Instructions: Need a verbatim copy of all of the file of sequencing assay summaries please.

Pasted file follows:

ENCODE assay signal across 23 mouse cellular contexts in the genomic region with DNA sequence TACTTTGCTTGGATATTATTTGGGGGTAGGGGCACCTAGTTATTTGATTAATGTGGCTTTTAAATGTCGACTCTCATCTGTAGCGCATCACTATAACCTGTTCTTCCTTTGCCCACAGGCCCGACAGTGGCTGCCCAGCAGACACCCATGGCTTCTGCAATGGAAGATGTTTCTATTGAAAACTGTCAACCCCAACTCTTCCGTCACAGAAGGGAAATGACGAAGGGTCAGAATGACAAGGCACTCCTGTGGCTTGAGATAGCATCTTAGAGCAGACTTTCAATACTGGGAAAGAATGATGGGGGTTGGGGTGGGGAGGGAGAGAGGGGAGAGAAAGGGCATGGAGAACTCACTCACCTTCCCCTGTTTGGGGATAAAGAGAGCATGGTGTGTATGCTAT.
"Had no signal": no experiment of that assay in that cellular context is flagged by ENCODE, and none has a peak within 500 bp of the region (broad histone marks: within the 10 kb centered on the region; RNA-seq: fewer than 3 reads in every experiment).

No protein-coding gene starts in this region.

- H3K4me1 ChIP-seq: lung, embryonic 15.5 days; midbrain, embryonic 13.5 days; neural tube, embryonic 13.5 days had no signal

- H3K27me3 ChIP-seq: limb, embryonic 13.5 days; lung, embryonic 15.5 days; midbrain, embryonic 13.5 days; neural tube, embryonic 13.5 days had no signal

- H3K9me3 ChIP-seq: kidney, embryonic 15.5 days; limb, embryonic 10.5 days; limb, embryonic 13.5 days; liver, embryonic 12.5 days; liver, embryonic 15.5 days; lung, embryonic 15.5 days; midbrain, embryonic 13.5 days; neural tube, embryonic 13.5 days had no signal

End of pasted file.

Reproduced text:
ENCODE assay signal across 23 mouse cellular contexts in the genomic region with DNA sequence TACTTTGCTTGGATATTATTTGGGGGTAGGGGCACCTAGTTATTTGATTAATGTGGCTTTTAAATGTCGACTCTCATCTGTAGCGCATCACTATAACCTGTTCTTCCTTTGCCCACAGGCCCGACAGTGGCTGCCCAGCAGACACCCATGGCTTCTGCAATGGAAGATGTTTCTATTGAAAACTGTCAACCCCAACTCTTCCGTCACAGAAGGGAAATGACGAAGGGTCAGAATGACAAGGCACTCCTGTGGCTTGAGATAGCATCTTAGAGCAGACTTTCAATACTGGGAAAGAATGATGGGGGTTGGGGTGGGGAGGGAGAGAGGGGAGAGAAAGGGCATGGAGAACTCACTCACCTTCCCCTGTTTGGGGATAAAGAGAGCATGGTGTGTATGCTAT.
"Had no signal": no experiment of that assay in that cellular context is flagged by ENCODE, and none has a peak within 500 bp of the region (broad histone marks: within the 10 kb centered on the region; RNA-seq: fewer than 3 reads in every experiment).

No protein-coding gene starts in this region.

- H3K4me1 ChIP-seq: lung, embryonic 15.5 days; midbrain, embryonic 13.5 days; neural tube, embryonic 13.5 days had no signal

- H3K27me3 ChIP-seq: limb, embryonic 13.5 days; lung, embryonic 15.5 days; midbrain, embryonic 13.5 days; neural tube, embryonic 13.5 days had no signal

- H3K9me3 ChIP-seq: kidney, embryonic 15.5 days; limb, embryonic 10.5 days; limb, embryonic 13.5 days; liver, embryonic 12.5 days; liver, embryonic 15.5 days; lung, embryonic 15.5 days; midbrain, embryonic 13.5 days; neural tube, embryonic 13.5 days had no signal